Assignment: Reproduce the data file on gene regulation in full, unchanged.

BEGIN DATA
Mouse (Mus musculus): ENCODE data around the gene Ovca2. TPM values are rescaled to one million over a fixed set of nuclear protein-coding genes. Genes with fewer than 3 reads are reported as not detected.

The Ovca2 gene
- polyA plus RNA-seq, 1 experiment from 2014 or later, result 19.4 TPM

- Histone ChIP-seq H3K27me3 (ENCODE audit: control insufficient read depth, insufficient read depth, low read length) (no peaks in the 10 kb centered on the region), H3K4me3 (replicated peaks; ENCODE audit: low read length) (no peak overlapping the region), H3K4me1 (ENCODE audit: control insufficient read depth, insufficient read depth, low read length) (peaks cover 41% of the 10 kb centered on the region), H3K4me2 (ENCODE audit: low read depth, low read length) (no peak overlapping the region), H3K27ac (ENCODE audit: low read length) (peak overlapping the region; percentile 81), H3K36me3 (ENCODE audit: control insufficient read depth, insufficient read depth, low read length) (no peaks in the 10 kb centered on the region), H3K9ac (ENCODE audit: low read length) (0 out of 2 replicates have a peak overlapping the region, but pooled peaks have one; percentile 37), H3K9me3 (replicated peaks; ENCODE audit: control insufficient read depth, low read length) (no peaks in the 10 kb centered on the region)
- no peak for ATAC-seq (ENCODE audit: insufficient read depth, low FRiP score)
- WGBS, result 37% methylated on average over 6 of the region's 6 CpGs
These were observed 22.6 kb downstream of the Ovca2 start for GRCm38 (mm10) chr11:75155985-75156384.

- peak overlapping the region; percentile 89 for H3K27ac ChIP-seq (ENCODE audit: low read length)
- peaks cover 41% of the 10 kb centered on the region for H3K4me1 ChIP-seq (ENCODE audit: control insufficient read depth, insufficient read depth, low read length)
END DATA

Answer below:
Mouse (Mus musculus): ENCODE data around the gene Ovca2. TPM values are rescaled to one million over a fixed set of nuclear protein-coding genes. Genes with fewer than 3 reads are reported as not detected.

The Ovca2 gene
- polyA plus RNA-seq, 1 experiment from 2014 or later, result 19.4 TPM

- Histone ChIP-seq H3K27me3 (ENCODE audit: control insufficient read depth, insufficient read depth, low read length) (no peaks in the 10 kb centered on the region), H3K4me3 (replicated peaks; ENCODE audit: low read length) (no peak overlapping the region), H3K4me1 (ENCODE audit: control insufficient read depth, insufficient read depth, low read length) (peaks cover 41% of the 10 kb centered on the region), H3K4me2 (ENCODE audit: low read depth, low read length) (no peak overlapping the region), H3K27ac (ENCODE audit: low read length) (peak overlapping the region; percentile 81), H3K36me3 (ENCODE audit: control insufficient read depth, insufficient read depth, low read length) (no peaks in the 10 kb centered on the region), H3K9ac (ENCODE audit: low read length) (0 out of 2 replicates have a peak overlapping the region, but pooled peaks have one; percentile 37), H3K9me3 (replicated peaks; ENCODE audit: control insufficient read depth, low read length) (no peaks in the 10 kb centered on the region)
- no peak for ATAC-seq (ENCODE audit: insufficient read depth, low FRiP score)
- WGBS, result 37% methylated on average over 6 of the region's 6 CpGs
These were observed 22.6 kb downstream of the Ovca2 start for GRCm38 (mm10) chr11:75155985-75156384.

- peak overlapping the region; percentile 89 for H3K27ac ChIP-seq (ENCODE audit: low read length)
- peaks cover 41% of the 10 kb centered on the region for H3K4me1 ChIP-seq (ENCODE audit: control insufficient read depth, insufficient read depth, low read length)